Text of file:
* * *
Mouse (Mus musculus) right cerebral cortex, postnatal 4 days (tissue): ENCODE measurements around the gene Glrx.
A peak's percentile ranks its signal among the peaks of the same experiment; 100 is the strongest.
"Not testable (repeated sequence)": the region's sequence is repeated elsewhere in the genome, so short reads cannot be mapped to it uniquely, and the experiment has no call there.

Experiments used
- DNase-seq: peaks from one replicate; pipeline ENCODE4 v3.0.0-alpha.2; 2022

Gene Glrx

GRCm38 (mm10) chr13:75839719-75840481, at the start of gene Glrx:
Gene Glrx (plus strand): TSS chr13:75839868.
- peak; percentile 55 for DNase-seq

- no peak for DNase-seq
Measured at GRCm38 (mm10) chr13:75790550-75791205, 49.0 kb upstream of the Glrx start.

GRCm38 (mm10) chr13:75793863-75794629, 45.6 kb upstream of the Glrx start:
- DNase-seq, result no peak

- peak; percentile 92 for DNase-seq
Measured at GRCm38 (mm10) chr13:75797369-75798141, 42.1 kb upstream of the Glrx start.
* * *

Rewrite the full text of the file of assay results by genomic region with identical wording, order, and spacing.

Mouse (Mus musculus) right cerebral cortex, postnatal 4 days (tissue): ENCODE measurements around the gene Glrx.
A peak's percentile ranks its signal among the peaks of the same experiment; 100 is the strongest.
"Not testable (repeated sequence)": the region's sequence is repeated elsewhere in the genome, so short reads cannot be mapped to it uniquely, and the experiment has no call there.

Experiments used
- DNase-seq: peaks from one replicate; pipeline ENCODE4 v3.0.0-alpha.2; 2022

Gene Glrx

GRCm38 (mm10) chr13:75839719-75840481, at the start of gene Glrx:
Gene Glrx (plus strand): TSS chr13:75839868.
- peak; percentile 55 for DNase-seq

- no peak for DNase-seq
Measured at GRCm38 (mm10) chr13:75790550-75791205, 49.0 kb upstream of the Glrx start.

GRCm38 (mm10) chr13:75793863-75794629, 45.6 kb upstream of the Glrx start:
- DNase-seq, result no peak

- peak; percentile 92 for DNase-seq
Measured at GRCm38 (mm10) chr13:75797369-75798141, 42.1 kb upstream of the Glrx start.